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Finnish Authorities Beef Up Over 20 Entities Against Prospective Ransomware Attacks 

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The year 2019 has been plagued with exit scams, crackdowns and lots of ransomware attacks. Exit scams and crypto exchange hacks have slowed in recent weeks, but ransomware attacks continue to follow the industry like a bad smell. Ransomware attacks, sadly, have been more of the latter. However, while the scourge of ransomware attacks lingers in the industry, authorities in Finland are working out preventive measures to stop it dead in its tracks. 

Preparing for the worst 

On November 22, Finnish news outlet Yle reported that the Finnish Population Register Centre had instituted a program to help over 200 cities and companies in the country to respond effectively to ransomware attacks and ransom threats. According to the post, the program will take all participants through protecting themselves from prospective attacks, as well as training them on how to respond to ransom requests from hackers. 

As part of the operation, the regulator confronted all participants with simulated attack scenarios on their systems. Per the organizers, the exercise was aimed at strengthening the ability of the companies and cities to handle cyber attacks and respond effectively, thus ensuring that they don’t have to lose any of their revenues to these attackers or lose out on any of their valuable data.  

The Population Register Centre has already organized two practice days, and a third is also set to hold in the coming week.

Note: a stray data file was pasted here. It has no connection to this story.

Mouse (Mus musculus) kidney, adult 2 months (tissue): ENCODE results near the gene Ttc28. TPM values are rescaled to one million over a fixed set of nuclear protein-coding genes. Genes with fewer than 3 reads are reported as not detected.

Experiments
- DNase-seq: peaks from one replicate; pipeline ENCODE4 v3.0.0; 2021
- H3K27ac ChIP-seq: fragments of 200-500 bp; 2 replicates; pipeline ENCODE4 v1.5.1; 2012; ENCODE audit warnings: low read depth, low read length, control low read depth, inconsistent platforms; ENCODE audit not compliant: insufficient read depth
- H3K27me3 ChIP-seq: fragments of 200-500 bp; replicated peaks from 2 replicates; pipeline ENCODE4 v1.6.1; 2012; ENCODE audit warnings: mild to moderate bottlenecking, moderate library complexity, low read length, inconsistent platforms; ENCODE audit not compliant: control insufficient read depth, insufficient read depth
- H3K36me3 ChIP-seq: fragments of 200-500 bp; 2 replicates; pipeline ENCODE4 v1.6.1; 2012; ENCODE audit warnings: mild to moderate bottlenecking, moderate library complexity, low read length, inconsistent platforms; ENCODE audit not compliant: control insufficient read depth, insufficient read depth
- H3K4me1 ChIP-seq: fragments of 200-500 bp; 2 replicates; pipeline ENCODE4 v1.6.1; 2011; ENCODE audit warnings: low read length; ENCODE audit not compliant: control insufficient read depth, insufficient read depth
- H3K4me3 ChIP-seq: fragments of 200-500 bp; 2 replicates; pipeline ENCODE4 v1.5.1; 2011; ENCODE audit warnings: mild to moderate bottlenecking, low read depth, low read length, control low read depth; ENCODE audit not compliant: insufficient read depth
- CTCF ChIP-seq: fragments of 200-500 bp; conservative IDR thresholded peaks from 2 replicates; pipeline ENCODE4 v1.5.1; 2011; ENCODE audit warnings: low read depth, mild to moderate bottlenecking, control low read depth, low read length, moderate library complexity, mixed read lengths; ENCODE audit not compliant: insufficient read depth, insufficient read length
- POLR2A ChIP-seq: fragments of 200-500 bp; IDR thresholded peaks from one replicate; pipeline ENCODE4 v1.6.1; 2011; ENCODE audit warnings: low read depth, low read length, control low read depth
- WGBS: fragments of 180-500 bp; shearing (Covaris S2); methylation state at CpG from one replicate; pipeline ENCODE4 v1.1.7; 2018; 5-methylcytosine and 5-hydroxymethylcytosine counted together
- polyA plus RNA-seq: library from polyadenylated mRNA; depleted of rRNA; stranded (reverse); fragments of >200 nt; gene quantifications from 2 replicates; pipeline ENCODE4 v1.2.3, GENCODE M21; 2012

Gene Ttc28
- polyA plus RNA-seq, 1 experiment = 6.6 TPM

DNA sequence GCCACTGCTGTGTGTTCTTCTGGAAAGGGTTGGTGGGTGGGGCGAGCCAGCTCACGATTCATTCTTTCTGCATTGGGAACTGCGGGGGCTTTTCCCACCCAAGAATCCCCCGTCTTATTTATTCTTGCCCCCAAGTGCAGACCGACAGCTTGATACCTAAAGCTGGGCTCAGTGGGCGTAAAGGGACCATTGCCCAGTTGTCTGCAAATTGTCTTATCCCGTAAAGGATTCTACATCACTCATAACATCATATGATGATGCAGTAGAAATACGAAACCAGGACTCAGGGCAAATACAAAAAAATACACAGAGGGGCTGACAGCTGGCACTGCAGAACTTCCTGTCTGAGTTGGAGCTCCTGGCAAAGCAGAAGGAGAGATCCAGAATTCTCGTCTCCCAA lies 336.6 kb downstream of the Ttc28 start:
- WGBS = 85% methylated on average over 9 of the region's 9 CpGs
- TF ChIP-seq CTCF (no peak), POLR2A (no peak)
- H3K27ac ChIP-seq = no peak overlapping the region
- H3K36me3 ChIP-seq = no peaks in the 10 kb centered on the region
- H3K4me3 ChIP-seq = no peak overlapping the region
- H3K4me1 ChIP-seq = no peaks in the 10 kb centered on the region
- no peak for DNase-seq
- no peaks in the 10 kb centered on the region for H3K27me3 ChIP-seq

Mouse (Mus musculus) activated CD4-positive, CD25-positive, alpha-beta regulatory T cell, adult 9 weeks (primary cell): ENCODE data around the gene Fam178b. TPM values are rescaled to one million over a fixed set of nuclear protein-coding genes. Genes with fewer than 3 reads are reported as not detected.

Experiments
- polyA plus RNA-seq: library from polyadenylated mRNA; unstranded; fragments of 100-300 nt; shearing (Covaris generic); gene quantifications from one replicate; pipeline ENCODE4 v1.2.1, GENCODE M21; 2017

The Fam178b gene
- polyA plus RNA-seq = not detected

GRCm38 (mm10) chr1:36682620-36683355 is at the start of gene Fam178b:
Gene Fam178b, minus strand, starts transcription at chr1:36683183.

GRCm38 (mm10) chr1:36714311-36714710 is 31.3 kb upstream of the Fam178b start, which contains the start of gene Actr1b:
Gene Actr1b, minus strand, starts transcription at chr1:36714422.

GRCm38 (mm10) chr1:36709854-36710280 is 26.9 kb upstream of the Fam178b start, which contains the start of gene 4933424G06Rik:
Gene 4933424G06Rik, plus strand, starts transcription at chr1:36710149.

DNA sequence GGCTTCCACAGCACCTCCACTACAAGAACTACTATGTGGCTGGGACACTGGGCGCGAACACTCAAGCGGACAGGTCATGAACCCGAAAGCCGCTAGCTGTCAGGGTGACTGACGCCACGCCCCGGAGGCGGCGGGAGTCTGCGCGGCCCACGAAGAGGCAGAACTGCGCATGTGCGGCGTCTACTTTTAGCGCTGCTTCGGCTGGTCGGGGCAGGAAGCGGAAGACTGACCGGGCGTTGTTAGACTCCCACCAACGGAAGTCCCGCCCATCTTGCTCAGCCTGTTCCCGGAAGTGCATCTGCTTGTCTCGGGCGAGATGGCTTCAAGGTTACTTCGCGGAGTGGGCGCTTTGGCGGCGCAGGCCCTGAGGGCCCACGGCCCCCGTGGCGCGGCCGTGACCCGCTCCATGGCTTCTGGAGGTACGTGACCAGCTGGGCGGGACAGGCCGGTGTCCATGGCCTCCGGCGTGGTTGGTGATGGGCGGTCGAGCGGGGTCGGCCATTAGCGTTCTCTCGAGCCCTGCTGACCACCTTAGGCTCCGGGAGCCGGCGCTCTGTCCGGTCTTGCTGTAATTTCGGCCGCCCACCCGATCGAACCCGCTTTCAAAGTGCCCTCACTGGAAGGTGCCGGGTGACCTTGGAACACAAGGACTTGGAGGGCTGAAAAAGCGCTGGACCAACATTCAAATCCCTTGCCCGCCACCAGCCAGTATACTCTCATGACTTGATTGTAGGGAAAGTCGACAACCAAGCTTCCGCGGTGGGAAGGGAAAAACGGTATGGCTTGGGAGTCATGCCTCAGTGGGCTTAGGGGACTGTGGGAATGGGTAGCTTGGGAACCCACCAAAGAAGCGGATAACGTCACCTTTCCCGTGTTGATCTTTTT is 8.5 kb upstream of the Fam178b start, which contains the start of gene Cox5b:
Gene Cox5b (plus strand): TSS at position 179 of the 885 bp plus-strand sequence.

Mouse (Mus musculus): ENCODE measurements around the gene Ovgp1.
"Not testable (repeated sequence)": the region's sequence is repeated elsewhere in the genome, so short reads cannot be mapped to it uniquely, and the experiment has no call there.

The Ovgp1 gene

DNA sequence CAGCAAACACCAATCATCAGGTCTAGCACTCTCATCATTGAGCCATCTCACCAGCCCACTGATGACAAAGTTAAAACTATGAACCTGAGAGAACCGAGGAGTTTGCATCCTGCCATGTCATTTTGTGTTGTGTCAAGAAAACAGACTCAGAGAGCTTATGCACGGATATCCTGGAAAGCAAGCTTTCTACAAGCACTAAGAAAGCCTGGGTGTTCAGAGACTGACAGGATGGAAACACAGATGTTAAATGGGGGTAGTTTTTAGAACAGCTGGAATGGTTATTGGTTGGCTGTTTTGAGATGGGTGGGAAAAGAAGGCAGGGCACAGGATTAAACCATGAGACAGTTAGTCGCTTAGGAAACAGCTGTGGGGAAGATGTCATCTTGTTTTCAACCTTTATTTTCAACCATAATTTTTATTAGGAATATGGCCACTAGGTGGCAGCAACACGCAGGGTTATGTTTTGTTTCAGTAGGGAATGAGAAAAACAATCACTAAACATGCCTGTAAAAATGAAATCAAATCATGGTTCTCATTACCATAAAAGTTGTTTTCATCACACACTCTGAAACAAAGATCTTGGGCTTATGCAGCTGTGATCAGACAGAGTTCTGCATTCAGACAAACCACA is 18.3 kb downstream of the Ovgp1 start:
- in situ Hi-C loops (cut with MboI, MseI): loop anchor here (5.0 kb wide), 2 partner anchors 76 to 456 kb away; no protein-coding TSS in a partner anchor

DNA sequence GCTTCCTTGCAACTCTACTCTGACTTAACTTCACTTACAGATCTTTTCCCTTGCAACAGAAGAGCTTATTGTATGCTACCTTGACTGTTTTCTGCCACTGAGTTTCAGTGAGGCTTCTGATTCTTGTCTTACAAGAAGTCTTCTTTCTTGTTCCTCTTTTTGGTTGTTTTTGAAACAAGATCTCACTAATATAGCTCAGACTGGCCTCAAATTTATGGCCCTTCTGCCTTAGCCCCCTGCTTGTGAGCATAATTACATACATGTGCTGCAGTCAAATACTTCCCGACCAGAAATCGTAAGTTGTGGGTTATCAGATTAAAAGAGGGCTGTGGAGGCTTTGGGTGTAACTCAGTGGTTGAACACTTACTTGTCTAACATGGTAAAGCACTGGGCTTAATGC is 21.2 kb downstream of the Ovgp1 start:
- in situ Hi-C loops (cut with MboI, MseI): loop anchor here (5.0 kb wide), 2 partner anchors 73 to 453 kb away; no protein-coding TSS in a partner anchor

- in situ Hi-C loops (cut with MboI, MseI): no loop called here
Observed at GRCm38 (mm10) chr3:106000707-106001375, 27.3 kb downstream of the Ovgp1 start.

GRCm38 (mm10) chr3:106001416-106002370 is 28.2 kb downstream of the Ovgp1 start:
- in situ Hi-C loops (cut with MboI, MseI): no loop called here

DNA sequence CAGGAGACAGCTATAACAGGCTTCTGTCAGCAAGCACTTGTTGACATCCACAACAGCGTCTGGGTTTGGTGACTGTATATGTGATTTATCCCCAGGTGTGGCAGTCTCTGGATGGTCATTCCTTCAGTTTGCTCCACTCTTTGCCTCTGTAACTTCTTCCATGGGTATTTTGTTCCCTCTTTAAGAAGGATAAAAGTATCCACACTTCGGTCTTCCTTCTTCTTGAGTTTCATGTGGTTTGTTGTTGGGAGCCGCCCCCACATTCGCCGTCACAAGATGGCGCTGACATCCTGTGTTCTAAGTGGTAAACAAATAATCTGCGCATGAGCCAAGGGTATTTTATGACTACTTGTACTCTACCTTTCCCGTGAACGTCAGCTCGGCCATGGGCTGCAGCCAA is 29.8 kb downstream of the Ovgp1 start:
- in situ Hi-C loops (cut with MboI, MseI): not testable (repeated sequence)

Ransomware attackers are making bank 

Of course, the rationale for this is quite understandable. While they took the back seat among cyber threats faced by computer owners last year, ransomware attacks have been on the upsurge so far this year.

Back in August, poplar Internet security giant McAfee Labs reported in its McAfee Labs Threats Report: August 2019, there has been more than a 100 percent increase in the incidence of ransomware attacks its year alone. The report, which was published on August 28, explained that ransomware attackers have been able to make nifty changes to their source codes and deploy ore targets attacks, tactics which have helped increase the number of their prospective victims significantly. 

The report also showed that the most active forms of ransomware were Ryuk, GandCarb, and Dharma. Other ransomware families were also given credit, as the report noted that new variants have increased by 118 percent in the period under consideration as well.

 Earlier this month, Petróleos Mexicanos (Pemex), an oil company based out of Mexico, was hit by a ransomware attack that saw its administrative activities ground to a halt. Citing a company official, news medium Reuters reported that the hackers were able to gain access to the company’s systems by using Ryuk, the most dangerous of all ransomware to date. 

By getting access to the company’s servers across the country, hackers were able to encrypt critical information and keep company officials locked out of their network. A day later, Reuters reported that the attackers had sent a ransom note to the company, asking for $5 million in Bitcoin. 

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